Divided Cities Conference Held at UMass

Stephanie Fail

The mission of UMass Boston is to use the university as a tool to serve people of “a great urban society through outstanding teaching, research and service.” The McCormack Graduate School of Policy (MGS) studies takes this abstract notion to task in its daily endeavors to build a smoothly functioning society. This past week from Monday, April 13th to Thursday April 16th, they yet again proved

their utility to the world at large as they partnered with the American Ireland Fund to host an international conference that in form took a vastly different approach to the typical method’s of third party conflict mediation. The conference titled “The Forum for Cities in Transition” and advertised around campus via the giant brown “Divided Cities” posters was created with the intention of bringing together casually members of both sides of the divide in cities that have been violently split apart due to cultural or political reasons to see if the obstacles and solutions from one city can offer models of

transition for others.

According to the mad MGS scientist behind the plan, Moakley Chair of Peace and Reconciliation Professor Padraig O’Malley’s the conference rose to the task of uniting opposing groups from 4 different cities around the world that have historically been hubs of violence and are on different paths according to the current severity of the division between its peoples. Derry/Londonderry was held up as a model for a city that in spite of not being able to agree on its name unites both groups in order to get things done to benefit the whole population. Representatives such as various city councilors, mayors, peace group facilitators, and citizen leaders attended the conference from Kirkuk, Irag, Nicosia, Cyprus, Mitrovica Kosovo and Mitrovica Serbia, Derry/Londonderry and Belfast Northern Ireland. The point of the meeting was to see if three days of interaction with “other” leaders “have been of sufficient depth to convince them that they have much to learn from each other,” and to see if they would like to set up a permanent annual Forum for Cities in Transition . In our own backyard of Boston, not too long ago we went through what was nearly a civil war in the conflict that developed over Boston’s bussing program in the 1970s.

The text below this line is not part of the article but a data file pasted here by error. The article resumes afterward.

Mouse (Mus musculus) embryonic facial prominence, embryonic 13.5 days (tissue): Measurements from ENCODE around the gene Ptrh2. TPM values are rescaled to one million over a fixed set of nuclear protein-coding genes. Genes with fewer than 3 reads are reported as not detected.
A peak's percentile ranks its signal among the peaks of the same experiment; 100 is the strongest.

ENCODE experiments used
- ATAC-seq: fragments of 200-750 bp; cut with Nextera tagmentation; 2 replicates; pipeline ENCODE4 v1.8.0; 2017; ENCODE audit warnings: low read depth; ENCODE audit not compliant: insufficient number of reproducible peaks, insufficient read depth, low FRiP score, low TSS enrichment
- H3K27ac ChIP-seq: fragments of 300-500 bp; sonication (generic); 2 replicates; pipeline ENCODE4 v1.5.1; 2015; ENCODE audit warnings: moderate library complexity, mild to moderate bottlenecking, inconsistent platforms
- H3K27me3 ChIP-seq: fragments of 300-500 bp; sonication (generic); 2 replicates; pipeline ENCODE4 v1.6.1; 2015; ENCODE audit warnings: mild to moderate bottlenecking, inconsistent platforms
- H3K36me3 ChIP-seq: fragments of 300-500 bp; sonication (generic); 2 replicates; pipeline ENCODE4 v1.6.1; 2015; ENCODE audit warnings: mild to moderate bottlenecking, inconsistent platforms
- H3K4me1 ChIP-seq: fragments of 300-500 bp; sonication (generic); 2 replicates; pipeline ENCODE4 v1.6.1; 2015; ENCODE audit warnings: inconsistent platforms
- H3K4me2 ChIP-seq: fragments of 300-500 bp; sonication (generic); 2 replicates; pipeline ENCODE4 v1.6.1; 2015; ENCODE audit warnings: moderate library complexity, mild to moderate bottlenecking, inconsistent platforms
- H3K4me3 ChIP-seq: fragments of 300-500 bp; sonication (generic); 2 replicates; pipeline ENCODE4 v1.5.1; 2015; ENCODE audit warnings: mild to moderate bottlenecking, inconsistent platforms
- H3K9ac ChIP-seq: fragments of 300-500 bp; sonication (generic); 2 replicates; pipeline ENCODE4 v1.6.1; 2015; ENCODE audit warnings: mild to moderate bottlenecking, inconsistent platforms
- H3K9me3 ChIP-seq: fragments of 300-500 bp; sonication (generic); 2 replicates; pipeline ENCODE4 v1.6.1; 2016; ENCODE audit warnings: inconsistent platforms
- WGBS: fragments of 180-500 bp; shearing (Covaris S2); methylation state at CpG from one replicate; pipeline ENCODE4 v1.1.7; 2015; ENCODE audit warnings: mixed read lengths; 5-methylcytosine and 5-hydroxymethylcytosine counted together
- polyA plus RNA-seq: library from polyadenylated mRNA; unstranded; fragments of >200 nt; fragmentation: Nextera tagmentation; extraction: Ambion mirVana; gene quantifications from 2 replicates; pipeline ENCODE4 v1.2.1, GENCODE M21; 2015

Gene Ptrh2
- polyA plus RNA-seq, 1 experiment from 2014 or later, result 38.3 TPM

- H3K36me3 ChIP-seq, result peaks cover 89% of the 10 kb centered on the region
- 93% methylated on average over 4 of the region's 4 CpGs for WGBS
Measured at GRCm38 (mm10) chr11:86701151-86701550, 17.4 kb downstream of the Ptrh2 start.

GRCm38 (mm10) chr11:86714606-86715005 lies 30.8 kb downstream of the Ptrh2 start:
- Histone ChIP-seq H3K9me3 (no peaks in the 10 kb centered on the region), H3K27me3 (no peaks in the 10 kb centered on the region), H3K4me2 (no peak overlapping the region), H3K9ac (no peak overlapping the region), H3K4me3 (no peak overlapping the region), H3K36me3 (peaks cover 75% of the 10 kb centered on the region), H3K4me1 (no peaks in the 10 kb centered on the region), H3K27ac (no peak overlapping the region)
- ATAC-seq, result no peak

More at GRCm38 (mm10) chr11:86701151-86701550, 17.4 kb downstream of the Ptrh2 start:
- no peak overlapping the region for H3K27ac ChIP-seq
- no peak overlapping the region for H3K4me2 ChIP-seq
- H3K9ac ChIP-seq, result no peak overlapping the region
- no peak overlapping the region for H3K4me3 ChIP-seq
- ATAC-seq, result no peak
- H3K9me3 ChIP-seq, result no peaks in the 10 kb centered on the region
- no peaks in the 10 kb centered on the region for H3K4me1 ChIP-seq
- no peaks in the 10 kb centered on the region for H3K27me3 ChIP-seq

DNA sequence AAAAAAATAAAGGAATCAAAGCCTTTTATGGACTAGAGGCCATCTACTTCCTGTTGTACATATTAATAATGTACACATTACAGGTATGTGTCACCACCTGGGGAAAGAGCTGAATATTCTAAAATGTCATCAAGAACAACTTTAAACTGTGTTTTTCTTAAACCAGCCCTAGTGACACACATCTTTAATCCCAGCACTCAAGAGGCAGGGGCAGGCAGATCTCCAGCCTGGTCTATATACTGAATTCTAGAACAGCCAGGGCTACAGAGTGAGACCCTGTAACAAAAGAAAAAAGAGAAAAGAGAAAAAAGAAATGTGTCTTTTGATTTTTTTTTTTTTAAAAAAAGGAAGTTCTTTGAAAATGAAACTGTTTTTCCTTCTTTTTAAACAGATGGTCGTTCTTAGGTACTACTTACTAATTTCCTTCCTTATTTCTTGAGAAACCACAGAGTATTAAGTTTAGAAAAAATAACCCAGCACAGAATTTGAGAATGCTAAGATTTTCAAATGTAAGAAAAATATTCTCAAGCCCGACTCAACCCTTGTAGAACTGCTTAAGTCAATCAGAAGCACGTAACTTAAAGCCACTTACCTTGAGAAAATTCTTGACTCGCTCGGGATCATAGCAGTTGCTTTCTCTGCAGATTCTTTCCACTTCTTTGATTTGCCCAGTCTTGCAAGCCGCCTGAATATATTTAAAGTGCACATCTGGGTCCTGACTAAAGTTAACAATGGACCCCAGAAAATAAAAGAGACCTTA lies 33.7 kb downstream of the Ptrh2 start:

Cities are naturally hubs for intrastate conflict. They have seen proportionally greater destruction then their rural counterparts and are often the earliest to resort to violence when differences collide. The method of separation from the “other” blocks compassion and cooperation from segregated groups turns neighbors into enemies as suspicion of threats replace acceptance of diversity. According to the UN’s Universal Declaration of Human Rights, it is our obligation to work towards a better world where all humans “can enjoy freedom of speech and belief and freedom from fear and want”. All universities that proclaim to serve these highest ideals of humanity- that noble urge to emerge from our worldly scourge of violence, fear, and discord are in the middle of a Hermetic experiment. One in which it is our job to discover how we can each embrace ourselves as demigods and apply our loftiest inspirations directly into society. Our task is not merely to just observe, but to work to end present conflicts.

At the close of the panel discussion Thursday it was announced that the forum for cities in transition will become an annual event, with the next one to be held in the fiercely divided but on the mend city of Mitrovica.